|University of Kentucky Entomology|
SCORPIONS IN KENTUCKY
by Lee Townsend, Extension Entomologist
University of Kentucky College of Agriculture
Scorpions are very distinctive arthropods. Their large pinchers are used for climbing, holding prey, defense, or courtship and mating. The stinger, located at the end of the long narrow tail, is used for defense or to kill prey.
Scorpions feed on a wide range of small animals including crickets, spiders, caterpillars, and centipedes. They have very poor vision so they often lie in wait for prey, grabbing anything that wanders into their area. Development from birth to the adult stage may take more than a year. Mature individuals, up to 2-5/8 inches long, may live for another 2 years.
Southern devil scorpions are usually found around rocky hillsides. Crumbling rock faces, brick walls, crawl spaces, leaf-covered areas, and log piles are favorite habitats. Scorpions are most likely to be seen in or around houses from April through June but can be active until fall. Dense ground cover, such as leaf litter or mulches, tall grass, wood piles, or general clutter provide excellent protection for scorpions and the small creatures that they eat.
Encounters occur when people disturb these "shelters". Scorpions are not aggressive but will raise their pinchers and tail in an attempt to scare away anything that bothers them. They will strike if touched or accidentally grabbed. A venom, produced by a pair of glands located near the end of the tail, is injected by the stinger. The sensation is a sharp pain that usually lasts for 15 to 20 minutes. Reactions can vary depending on age or sensitivity of the individual and the amount venom injected. Persons stung during early March or April by scorpions just emerging from their winter hiding places may have pain that lasts for several hours, plus a general numbness in the area.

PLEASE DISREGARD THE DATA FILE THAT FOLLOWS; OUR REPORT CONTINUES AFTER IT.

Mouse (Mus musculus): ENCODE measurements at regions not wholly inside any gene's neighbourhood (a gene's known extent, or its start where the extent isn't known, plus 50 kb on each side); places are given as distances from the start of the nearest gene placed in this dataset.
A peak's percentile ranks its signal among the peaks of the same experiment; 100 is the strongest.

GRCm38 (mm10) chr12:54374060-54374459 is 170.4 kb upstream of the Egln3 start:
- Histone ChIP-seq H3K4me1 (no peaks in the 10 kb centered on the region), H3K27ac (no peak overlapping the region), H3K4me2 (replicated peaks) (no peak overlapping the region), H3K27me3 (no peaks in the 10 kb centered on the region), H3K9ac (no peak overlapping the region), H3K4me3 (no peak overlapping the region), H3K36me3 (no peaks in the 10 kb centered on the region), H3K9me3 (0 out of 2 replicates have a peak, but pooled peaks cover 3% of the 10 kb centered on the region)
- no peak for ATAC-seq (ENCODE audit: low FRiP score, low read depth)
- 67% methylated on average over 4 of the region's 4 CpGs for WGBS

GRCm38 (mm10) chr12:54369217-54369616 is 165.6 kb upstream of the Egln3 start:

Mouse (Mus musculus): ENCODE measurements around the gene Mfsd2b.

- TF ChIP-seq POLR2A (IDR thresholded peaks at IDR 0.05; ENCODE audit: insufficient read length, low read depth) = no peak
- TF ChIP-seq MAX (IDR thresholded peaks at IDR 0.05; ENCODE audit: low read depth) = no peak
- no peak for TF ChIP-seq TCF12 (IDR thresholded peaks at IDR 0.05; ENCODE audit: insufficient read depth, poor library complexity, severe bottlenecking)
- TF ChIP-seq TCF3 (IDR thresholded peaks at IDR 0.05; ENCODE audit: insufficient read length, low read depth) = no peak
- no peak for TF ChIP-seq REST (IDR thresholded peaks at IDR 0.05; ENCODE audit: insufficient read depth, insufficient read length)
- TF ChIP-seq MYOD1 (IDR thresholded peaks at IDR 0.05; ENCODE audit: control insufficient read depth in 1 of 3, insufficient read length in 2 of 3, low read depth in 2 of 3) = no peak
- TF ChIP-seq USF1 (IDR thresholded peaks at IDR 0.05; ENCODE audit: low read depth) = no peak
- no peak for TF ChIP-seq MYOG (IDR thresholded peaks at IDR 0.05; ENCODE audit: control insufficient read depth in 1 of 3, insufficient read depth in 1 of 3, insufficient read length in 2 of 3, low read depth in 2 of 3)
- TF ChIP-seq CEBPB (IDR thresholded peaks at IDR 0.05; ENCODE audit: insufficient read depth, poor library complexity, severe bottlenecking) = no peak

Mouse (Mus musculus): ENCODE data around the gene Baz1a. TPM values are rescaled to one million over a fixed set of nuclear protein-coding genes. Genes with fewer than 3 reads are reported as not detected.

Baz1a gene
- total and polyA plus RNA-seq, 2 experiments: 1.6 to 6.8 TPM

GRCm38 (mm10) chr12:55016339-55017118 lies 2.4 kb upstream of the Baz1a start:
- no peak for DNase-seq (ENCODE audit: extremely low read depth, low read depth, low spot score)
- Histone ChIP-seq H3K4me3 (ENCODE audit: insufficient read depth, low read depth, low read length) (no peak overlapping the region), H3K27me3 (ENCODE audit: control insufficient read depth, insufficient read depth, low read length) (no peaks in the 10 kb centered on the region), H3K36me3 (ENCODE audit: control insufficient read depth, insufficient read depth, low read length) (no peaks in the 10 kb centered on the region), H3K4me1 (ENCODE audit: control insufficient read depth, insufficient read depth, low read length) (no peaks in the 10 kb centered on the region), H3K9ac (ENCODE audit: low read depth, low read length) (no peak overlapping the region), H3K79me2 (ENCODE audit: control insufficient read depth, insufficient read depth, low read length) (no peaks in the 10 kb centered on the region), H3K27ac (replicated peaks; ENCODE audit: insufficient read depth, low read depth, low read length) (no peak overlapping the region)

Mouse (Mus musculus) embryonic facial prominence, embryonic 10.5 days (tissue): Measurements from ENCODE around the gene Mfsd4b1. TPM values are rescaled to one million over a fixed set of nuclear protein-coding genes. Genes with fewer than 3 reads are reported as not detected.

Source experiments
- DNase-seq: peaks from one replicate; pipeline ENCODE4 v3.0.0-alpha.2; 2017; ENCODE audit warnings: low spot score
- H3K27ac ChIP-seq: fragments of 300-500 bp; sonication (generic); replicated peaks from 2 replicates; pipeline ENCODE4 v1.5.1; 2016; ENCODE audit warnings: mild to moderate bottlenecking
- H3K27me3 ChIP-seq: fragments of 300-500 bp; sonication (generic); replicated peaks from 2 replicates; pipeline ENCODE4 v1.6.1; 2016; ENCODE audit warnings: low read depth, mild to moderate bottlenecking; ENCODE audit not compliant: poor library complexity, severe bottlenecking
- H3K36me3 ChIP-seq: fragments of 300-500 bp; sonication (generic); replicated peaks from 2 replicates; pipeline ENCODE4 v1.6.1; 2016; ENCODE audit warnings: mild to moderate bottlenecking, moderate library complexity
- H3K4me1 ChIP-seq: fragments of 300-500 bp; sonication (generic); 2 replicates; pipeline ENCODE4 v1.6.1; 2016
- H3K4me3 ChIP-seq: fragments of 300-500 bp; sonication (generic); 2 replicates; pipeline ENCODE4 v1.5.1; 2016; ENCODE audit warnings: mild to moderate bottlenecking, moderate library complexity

Sanitation, Exclusion, Protection, and Control
Scorpions can be accidental invaders in homes and buildings where they may crawl into or under any object that affords some protection. Gaps around doors are a major entry way for these wandering hunters. Prevent entry by sealing and weather stripping around thresholds and plug gaps where utilities (wire and pipes) enter the structure. Then follow up with a major cleanup to eliminate as many of the hiding places as possible that are so important for scorpions and their prey.
Sanitation and exclusion are the most effective, long-term means of reducing scorpion numbers around dwellings. This should be done in the fall or winter, before scorpions become active in early spring.
During the summer, be careful when picking up objects. Don't forget to look at the undersurface. Shoes and clothing should be shaken out and inspected before getting dressed. Legs of cribs or tables can be placed in wide-mouthed jars, scorpions cannot climb clean glass. Scorpions on the body should be brushed off, not swatted.
Sticky boards placed along wall edges and under furniture can capture scorpions and provide a relatively long-term, nontoxic control method. Residual sprays of Diazinon or Dursban (chlorpyrifos) can be used as crack and crevice sprays to control scorpions and many of their prey. Insecticidal sprays alone cannot eliminate the problem. As many of the methods listed above, as practical, should be incorporated into a total control program. Even at that, some sites may provide so many natural, outdoor habitats that reduction, rather than elimination, is the only alternative.
CAUTION! Pesticide recommendations in this publication are registered for use in Kentucky, USA ONLY! The use of some products may not be legal in your state or country. Please check with your local county agent or regulatory official before using any pesticide mentioned in this publication.
Of course, ALWAYS READ AND FOLLOW LABEL DIRECTIONS FOR SAFE USE OF ANY PESTICIDE!
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